Why Steve Vizard?

I happen to like Steve Vizard. I think he's funny. I have to admit that some of his humour goes a little too far for me, and a lot too far for others.
Why did we ask Steve to do our show?
We take seriously the need to reach as wide an audience as possible. Many ordinary Australians will get no other message this year about the work of God in the world apart from the World Vision specials.
Many people will only know Christianity as something that happens behind church walls, out of sight to them.
Others will see witnesses to the Christian faith in events like the processions of witness in Sydney and Melbourne, and other places, at Easter. It was thrilling to see the good TV coverage the Melbourne event received. I hope it was the same elsewhere.
But few will have much opportunity to know what Christian faith means in action. Unless they are personally helped by a Christian. Or unless they see the work World Vision does.
Being an effective witness to the hands and feet of the Risen Jesus -- this is one of World Vision's responsibilities.
So why Steve?
Well, first, he is sincere about his involvement with World Vision. He thinks we do a good job, although he had plenty of good questions (as we did of him).
He knows our Christian position. Indeed, he respects our motivation and the opinion of his Christian friends.
Second, Steve's important to the Seven network. Why is that important to World Vision?
Because it means the difference between 7.30 p.m. on Friday night (prime time) and 11.30 p.m. on Saturday night (not prime time at all).
The Seven network want to show a program with their top personality Steve Vizard. They want to show it badly. It's good promotion for them.
Now, I am not suggesting the people at Seven only show World Vision programs because it's good publicity for them. Far from it. They've got big hearts too. They like to help World Vision as much as they can (as do the folks at Nine). But they've got a business (in receivership) to run too.
A little mutual benefit is a good thing.

Did Steve do it for free?

No. No-one works on the TV special for free. We pay the cameraman. We pay the sound recordist. We pay the editing studio for their time. We also pay the presenter.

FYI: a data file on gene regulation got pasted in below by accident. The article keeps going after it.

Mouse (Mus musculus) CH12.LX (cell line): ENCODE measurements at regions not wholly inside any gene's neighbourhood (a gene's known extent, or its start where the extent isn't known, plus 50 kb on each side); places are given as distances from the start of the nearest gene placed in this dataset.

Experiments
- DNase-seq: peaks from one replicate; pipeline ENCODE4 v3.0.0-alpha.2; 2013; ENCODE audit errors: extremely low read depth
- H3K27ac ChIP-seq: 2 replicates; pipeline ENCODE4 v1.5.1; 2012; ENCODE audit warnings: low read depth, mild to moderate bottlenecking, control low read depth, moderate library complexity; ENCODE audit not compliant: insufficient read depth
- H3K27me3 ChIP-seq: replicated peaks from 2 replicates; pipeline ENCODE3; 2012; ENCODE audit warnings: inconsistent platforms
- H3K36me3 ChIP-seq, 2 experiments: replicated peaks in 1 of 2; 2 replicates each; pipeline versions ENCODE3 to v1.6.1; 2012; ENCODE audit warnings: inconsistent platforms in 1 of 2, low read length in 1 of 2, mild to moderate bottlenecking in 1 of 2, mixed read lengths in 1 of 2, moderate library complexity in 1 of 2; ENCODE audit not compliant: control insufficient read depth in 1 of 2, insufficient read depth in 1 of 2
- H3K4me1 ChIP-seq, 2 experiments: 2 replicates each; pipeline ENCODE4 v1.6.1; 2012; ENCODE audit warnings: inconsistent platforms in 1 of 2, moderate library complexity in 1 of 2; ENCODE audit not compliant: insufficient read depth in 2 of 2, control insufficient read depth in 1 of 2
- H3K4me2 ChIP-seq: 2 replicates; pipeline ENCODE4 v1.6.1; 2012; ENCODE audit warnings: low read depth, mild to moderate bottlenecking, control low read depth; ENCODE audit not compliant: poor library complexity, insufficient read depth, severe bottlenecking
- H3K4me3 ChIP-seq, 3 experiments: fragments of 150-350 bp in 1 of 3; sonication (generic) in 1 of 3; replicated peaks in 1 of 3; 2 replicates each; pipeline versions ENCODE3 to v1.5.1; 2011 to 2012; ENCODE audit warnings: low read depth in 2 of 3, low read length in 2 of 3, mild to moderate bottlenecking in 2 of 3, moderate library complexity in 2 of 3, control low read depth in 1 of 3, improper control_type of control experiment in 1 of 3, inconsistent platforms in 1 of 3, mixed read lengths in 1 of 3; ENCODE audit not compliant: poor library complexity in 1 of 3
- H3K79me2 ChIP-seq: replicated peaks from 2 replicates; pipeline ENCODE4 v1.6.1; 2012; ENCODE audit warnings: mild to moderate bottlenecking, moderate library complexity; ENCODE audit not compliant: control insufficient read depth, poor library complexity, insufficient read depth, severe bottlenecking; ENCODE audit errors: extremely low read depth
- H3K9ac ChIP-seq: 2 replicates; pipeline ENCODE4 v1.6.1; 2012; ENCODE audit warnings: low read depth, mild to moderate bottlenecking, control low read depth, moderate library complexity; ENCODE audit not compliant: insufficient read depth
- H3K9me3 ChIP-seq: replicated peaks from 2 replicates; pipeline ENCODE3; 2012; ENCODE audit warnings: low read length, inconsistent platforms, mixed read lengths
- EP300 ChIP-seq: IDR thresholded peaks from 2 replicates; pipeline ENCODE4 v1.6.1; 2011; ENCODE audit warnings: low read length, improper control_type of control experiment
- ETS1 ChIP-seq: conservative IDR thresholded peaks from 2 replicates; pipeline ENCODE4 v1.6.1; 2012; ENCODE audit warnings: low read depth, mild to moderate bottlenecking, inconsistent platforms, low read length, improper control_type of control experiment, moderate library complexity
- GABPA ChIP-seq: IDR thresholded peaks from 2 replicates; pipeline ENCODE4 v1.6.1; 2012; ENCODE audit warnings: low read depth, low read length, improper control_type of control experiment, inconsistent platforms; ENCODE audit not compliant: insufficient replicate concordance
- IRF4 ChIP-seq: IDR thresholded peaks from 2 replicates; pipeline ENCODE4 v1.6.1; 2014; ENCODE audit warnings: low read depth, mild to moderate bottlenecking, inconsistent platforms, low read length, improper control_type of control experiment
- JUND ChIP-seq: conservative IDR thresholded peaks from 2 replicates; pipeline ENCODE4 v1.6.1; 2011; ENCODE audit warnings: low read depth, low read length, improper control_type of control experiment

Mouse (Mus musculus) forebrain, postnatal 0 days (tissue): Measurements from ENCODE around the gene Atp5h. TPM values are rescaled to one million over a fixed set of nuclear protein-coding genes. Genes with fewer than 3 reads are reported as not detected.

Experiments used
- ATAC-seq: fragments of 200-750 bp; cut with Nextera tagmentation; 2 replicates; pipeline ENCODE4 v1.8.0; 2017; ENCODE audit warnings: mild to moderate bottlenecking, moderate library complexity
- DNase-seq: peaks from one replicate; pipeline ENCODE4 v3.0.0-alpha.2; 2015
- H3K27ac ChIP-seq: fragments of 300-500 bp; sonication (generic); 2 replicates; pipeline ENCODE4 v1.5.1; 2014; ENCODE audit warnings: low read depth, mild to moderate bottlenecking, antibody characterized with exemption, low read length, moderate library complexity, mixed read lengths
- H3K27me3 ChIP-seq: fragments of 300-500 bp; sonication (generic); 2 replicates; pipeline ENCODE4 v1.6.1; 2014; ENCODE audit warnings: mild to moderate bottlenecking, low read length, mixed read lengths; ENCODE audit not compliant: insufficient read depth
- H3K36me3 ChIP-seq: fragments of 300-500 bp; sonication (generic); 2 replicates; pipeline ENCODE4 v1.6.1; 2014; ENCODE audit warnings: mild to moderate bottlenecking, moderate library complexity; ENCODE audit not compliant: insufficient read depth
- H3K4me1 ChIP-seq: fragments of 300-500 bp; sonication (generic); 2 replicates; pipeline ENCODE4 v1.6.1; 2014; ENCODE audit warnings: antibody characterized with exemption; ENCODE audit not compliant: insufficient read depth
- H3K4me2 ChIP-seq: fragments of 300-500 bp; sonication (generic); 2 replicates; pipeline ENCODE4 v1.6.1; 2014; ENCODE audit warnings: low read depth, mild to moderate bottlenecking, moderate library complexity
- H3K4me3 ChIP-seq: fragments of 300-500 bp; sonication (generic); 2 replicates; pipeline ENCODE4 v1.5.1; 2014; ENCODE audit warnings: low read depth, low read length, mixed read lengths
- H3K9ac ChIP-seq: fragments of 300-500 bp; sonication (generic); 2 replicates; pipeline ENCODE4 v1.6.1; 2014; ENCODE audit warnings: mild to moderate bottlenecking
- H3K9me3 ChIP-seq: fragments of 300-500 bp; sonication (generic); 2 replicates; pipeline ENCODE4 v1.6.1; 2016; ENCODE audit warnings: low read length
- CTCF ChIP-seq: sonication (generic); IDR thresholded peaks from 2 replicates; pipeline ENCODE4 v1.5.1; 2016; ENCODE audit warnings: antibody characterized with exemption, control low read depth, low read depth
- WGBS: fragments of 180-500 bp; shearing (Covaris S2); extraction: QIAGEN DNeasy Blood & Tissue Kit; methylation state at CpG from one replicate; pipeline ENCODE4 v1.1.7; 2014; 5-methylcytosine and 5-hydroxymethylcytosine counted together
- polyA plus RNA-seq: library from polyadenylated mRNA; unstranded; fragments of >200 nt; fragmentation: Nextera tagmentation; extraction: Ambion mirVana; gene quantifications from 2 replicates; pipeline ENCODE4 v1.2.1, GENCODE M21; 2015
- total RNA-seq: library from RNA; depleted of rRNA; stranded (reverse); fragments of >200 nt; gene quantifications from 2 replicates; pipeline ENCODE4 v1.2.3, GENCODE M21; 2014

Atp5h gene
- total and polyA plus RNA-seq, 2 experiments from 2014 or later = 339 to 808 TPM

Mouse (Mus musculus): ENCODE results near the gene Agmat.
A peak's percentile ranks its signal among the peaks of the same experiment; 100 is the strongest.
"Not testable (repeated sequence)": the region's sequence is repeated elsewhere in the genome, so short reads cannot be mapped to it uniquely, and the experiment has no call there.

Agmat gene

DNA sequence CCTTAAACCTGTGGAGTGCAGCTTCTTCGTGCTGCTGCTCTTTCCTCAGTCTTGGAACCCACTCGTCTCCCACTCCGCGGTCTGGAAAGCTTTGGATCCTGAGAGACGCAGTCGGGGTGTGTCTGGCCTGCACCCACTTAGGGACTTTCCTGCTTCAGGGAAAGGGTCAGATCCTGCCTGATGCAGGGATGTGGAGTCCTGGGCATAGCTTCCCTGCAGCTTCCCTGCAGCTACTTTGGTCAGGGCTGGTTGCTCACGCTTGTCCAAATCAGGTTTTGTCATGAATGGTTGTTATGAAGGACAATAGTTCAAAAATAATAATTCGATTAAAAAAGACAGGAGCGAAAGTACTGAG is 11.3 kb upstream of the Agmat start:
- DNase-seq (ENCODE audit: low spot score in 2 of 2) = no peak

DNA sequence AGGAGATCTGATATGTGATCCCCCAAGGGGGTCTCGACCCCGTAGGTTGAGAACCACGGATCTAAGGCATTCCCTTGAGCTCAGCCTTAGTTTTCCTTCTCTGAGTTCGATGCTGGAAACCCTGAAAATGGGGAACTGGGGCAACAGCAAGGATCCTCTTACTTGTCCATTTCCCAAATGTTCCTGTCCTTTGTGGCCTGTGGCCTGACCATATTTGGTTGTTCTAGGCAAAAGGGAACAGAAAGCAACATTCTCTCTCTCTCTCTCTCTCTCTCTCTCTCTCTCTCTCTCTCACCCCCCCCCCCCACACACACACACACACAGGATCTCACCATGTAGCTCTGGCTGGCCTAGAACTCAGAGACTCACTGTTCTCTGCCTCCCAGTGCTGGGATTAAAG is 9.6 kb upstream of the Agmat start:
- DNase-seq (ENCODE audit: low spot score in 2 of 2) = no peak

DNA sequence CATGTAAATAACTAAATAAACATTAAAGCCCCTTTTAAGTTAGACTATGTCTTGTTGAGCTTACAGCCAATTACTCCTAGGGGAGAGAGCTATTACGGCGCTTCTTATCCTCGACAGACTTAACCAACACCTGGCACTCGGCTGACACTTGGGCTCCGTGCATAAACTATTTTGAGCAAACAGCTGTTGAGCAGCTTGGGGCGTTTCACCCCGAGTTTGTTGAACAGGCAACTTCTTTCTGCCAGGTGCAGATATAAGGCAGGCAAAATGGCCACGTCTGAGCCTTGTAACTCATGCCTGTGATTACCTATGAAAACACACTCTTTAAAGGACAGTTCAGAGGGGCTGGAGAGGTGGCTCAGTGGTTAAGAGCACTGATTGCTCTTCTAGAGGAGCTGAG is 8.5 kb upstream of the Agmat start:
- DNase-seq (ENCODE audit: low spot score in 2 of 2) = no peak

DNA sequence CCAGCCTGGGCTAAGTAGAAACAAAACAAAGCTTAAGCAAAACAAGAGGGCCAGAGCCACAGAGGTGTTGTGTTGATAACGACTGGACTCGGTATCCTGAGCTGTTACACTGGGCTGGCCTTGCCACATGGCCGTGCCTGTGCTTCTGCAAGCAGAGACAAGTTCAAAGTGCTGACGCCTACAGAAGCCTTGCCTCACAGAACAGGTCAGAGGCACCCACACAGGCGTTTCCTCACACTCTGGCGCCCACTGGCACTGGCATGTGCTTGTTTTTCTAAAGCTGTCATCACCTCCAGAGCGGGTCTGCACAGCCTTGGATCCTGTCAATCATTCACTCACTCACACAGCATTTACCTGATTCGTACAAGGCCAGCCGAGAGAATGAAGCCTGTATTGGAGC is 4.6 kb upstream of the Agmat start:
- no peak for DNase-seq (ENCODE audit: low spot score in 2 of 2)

But couldn't he do it for free if he wanted to? I suppose so. That's probably true of most people who work on the TV special. That's not the point.
We believe the same rules apply for TV presenters that apply for ordinary workers at World Vision. The worker deserves his wages. Luke 10:7.
As you know as well as anyone, that means World Vision pays a fair wage, but rather less than you could get in the commercial world. That's certainly true for TV presenters as well.
Even if TV presenters say they will do it for free (and sometimes they do), we still say "No." Are we crazy or what?
No. Every person who works for World Vision must agree to do so on a business-like basis. We set our standards high. We ask a lot of people we employ. And we expect them to deliver.
That's just as true of TV presenters as it is of managers or clerks.
Therefore we have a legal agreement with each person on the TV special to do a job in return for a fee. Sometimes a TV personality might get half way into our TV special and be offered a million dollar deal in Hollywood. If they were doing the World Vision work for free they might be tempted to toss it in. Since we have a contract, we can ask them to fulfil it. (Don't worry. I don't recall anyone ever trying to wriggle out after a contract has been signed. But I do know of some who have said a verbal "Yes" only to convert that to a "No" before signing on the dotted line. The dotted line makes a big difference). Most professional TV people appreciate World Vision's thorough business-like approach.
World Vision is very fortunate to have such excellent opportunities to tell our story on television. This year we shall have more opportunities than ever before. And in a wider variety of program formats. Next up is "The Valley" on ABC-TV. Quite a different program to "Cry Children", but another opportunity to speak on behalf of the poor by the grace of God.